Today was what is known as “Good Shepherd Sunday” in many Christian churches, the appointed psalm being Psalm 23, and the gospel from John, chapter 10. And the second reading one may have heard, from Revelation, chapter 7, has this:
For the Lamb in the midst of the throne will be their shepherd, and he will guide them to springs of living water; and God will wipe away every tear from their eyes.
It’s natural to focus on the promise of every tear being wiped away, which is that which we all long for, but the image of the Lamb being the shepherd is such a beautiful and mysterious and imponderable thing, and all the more worth pondering for that.
And in quite a few churches today a hymn known as “The King of Love My Shepherd Is” was likely sung. The words, heavily inspired by the Twenty-Third Psalm, were written by Henry Williams Baker in the latter half of the 19th century. It is in fact reported that his dying words were those of the third verse of that hymn:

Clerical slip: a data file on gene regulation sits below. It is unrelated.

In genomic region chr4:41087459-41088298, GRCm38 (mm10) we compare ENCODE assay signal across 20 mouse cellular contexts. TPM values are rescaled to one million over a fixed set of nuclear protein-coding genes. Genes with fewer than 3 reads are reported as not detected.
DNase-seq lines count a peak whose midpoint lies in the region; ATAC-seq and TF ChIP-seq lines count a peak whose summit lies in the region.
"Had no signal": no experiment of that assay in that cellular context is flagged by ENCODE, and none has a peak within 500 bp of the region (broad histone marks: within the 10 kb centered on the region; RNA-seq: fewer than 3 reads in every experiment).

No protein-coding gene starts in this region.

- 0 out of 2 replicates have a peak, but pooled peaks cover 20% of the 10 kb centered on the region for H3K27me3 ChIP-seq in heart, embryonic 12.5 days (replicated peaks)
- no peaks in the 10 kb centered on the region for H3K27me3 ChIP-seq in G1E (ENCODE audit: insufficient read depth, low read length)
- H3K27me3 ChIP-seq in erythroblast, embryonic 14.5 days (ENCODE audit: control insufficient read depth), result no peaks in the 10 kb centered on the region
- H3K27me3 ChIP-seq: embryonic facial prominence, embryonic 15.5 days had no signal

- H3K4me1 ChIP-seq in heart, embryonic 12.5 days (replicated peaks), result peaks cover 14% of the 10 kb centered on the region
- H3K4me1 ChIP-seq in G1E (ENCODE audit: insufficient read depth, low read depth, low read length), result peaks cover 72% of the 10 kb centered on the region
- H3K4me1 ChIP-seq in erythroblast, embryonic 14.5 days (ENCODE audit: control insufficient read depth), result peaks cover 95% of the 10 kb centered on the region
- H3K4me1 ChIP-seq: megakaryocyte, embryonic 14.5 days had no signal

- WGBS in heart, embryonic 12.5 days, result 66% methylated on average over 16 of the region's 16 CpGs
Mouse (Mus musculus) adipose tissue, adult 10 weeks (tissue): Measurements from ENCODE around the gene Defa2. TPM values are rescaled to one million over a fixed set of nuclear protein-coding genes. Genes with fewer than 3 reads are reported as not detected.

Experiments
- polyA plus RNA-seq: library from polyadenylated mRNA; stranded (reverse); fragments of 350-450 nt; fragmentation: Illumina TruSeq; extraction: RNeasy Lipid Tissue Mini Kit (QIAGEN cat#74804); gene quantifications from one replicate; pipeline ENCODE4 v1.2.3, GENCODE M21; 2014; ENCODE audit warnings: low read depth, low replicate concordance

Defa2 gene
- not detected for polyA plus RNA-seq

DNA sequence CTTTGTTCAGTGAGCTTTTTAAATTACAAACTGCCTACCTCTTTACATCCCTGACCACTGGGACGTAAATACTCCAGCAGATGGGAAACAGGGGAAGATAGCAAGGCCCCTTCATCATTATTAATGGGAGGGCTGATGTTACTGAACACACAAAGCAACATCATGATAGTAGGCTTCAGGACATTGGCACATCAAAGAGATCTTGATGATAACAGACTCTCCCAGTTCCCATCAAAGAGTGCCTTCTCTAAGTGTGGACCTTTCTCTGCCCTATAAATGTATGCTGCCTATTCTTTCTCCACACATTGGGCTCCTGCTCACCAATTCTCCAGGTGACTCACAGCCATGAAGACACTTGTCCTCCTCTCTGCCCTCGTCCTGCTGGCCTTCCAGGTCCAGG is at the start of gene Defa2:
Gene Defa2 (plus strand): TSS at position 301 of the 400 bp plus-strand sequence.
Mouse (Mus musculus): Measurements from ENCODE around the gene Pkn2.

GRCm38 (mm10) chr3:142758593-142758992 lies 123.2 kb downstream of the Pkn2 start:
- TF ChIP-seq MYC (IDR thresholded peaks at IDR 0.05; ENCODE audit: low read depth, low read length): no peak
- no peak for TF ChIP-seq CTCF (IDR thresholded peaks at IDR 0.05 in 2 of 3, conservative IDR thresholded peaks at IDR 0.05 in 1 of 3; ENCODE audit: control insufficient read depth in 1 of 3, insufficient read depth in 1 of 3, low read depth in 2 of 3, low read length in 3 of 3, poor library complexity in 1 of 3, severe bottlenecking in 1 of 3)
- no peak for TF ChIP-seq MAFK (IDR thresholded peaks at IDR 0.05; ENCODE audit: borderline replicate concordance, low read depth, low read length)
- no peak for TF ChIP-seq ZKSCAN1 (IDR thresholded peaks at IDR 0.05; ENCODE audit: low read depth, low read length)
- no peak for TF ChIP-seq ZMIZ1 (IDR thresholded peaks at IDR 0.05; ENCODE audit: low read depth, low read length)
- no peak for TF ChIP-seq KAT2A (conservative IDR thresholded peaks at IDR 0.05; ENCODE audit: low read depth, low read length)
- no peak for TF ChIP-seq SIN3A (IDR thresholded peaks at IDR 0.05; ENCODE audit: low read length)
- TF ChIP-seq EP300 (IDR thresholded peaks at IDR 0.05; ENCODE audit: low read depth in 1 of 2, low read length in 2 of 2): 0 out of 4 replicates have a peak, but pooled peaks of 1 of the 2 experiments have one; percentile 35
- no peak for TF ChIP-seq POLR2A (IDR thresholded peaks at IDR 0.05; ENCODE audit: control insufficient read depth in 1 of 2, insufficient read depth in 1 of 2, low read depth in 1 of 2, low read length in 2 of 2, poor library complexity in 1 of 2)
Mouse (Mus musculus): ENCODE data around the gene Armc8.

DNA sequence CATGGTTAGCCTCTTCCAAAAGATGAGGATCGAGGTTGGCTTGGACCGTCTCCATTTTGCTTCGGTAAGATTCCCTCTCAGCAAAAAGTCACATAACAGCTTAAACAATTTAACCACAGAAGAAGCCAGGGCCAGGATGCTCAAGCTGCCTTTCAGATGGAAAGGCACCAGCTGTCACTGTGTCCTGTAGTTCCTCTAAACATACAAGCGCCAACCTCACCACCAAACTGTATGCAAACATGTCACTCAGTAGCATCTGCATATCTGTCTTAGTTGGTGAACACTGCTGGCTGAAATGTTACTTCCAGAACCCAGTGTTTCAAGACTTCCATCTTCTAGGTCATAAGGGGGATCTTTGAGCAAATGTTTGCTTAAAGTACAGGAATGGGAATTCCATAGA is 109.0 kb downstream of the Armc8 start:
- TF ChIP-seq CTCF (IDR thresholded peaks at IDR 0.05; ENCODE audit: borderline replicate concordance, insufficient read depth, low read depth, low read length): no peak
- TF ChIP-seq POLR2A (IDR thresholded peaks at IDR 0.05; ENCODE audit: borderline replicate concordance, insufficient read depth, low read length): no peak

Perverse and foolish oft I strayed,
But yet in love He sought me,
And on His shoulder gently laid,
And home, rejoicing, brought me.
The tune most often put to the lyric is an ancient Irish one known as “St. Columba.”
And so here it is, via YouTube below, being sung in a church in Ireland, namely St. Killian’s in the town of Carnlough, County Antrim.
And here by the Cardiff Festival Choir & Owain Arwel Hughes.
In death’s dark vale I fear no ill
With Thee, dear Lord, beside me;
Thy rod and staff my comfort still,
Thy cross before to guide me.